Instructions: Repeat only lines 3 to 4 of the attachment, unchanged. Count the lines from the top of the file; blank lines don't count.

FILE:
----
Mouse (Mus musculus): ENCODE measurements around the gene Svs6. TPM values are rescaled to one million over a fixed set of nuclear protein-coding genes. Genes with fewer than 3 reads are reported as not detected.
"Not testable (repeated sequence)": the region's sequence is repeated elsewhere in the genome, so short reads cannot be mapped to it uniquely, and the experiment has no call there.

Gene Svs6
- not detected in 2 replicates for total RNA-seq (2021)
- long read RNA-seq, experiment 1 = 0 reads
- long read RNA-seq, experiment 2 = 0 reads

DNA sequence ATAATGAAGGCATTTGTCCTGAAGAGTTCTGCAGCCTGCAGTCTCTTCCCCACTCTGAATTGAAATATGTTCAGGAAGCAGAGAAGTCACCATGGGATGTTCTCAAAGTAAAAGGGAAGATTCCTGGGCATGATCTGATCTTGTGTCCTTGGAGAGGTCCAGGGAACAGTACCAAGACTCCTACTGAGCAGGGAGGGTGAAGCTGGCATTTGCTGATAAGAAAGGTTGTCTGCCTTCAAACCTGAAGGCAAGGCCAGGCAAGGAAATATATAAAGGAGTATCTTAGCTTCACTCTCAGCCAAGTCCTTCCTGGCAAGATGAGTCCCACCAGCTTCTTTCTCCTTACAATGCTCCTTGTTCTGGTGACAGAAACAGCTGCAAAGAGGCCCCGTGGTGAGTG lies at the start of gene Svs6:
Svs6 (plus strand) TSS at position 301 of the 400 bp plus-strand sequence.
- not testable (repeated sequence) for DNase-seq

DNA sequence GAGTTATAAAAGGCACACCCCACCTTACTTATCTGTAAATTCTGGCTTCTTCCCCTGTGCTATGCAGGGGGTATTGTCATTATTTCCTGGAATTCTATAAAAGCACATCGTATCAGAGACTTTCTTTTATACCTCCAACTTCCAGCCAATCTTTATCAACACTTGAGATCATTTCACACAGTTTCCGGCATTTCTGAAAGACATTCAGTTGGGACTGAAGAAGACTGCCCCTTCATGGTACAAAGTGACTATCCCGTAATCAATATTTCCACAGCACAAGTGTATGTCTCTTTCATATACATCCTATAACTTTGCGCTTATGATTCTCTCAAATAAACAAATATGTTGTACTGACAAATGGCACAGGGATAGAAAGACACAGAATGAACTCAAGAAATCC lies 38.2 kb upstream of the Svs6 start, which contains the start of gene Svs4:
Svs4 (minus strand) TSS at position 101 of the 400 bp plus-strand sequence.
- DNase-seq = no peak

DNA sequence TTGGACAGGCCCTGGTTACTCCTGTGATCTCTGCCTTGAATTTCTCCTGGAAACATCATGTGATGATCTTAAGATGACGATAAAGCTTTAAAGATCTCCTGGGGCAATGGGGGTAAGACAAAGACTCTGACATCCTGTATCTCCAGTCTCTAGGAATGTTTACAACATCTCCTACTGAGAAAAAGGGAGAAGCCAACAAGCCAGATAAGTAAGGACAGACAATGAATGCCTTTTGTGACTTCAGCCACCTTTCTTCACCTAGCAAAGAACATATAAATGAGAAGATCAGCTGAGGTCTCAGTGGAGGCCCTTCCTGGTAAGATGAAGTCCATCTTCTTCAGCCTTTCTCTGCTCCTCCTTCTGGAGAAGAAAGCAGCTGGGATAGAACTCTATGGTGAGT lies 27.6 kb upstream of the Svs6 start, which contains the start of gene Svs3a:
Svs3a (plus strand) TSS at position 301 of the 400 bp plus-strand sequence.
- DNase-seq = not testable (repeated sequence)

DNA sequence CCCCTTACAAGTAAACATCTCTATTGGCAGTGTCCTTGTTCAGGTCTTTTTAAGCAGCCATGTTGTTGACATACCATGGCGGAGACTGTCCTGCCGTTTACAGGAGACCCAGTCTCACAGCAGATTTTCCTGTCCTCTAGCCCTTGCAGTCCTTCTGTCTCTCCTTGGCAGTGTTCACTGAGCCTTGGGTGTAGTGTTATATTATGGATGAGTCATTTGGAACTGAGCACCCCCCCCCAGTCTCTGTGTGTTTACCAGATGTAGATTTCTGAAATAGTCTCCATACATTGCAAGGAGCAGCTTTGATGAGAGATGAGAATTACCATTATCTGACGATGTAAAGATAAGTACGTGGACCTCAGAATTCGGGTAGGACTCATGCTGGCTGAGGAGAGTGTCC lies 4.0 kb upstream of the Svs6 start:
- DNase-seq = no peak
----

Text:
Gene Svs6
- not detected in 2 replicates for total RNA-seq (2021)